If you’re looking to buy a new Ford Maverick, expect to face the classic good news/bad news scenario.
Ford closed the order banks on all 2022 models as advance orders surged well beyond its initial expectations. So, if you want one of the compact pickups, you’ll have to wait until the 2023 model year. On the positive side, expect to see the order bank open up again this summer, Maverick Marketing Manager Trevor Scott told TheDetroitBureau.com.
While there were plenty of skeptics who questioned the logic of launching a compact pickup in a market overwhelmingly dominated by full-size trucks, Ford’s move is clearly paying off. The new Maverick has so far outsold the automaker’s midsize Ranger — and has logged well more than twice the sales of the other new compact pickup, the Hyundai Santa Cruz.
A sizable share of Maverick buyers are trading in products from competing brands, Scott noted.
“We’ve been very pleasantly surprised by the results so far,” said Scott during a Thursday afternoon interview. The strong demand for Maverick “certainly validates the company’s decision to move away from small cars,” he added.
Back in the 1970s and 1980s, small pickups were wildly popular with Baby Boomers. But they lost momentum in the decades that followed. Subaru scrapped the Baja, the last entry into the segment, in 2006.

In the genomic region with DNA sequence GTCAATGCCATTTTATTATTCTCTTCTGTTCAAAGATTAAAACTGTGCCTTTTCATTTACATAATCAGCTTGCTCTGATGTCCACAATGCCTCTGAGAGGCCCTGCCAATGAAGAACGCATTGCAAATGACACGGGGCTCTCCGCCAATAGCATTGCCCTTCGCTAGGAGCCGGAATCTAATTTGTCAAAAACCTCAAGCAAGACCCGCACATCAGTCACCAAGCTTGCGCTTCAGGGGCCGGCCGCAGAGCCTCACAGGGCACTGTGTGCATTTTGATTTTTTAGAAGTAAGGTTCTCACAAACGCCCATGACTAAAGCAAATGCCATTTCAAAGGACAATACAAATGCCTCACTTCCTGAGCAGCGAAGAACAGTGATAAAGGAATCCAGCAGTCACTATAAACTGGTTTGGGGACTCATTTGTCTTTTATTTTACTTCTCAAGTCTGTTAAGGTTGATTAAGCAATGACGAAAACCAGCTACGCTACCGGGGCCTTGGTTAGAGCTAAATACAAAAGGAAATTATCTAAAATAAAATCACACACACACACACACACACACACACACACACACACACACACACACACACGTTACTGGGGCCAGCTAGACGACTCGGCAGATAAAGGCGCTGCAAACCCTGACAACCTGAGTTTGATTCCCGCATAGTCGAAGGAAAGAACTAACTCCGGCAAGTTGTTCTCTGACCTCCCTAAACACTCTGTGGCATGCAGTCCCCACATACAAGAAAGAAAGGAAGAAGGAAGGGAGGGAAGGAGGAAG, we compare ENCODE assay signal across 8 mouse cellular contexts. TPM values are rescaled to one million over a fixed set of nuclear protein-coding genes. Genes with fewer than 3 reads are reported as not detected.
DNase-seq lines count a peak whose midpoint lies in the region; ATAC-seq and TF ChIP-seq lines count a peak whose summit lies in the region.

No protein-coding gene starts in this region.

Reports of the compact pickup’s death have been greatly exaggerated
But there are signs of new life, American motorists purchasing 27,645 compact trucks during the first quarter of the year. That includes 19,245 Mavericks and 8,400 Santa Cruz pickups. What’s also notable is Ford sold just 17,639 of its midsize Ranger pickups during the first quarter, a decline of 27% year-over-year.
Buyers snapped up another 9,500 Mavericks in April, noted Scott, suggesting that demand is continuing to build.
If you didn’t put in an early order, you might still find the odd Maverick at a nearby dealer, if you look hard enough, said the marketing chief, but dealers can barely keep them in stock when the truck rolls in. Where retailers normally keep 60 to 70 days of inventory in stock, it’s down to five days with Maverick.
Hybrids exceed expectations
Ford took many industry analysts by surprise when it launched Maverick — notably for its decision to make the base model a 40 mpg hybrid starting at just $19,995. It proved to be a fortuitous move considering the ongoing surge in gas prices.
While the automaker expected the gas-electric version to generate about 40% of Maverick sales, the figure hit 48% in April.
How high is up? Ford planners aren’t sure, but Scott noted availability is, for now, limited due to the semiconductor shortage. “Our intention,” he said, “is to build every hybrid we can.”
Clicking with young buyers
The low entry price appears to be paying off, with a third of Maverick buyers falling into the 18- to 44-year-old bracket. Equally telling, 80% of the truck’s customers never owned a pickup before.
And while there were early concerns that Maverick might cannibalize demand for the Ranger, that doesn’t appear to be the case. Fully 60% of its buyers are trading in products from competing brands. Toyota is the most “conquested” brand, said Scott, followed by Honda.
Meanwhile registration data analyzed by S&P Global Mobility reveals that California, Texas, Michigan and Florida are the top states for Maverick sales, Ford noted in a news release.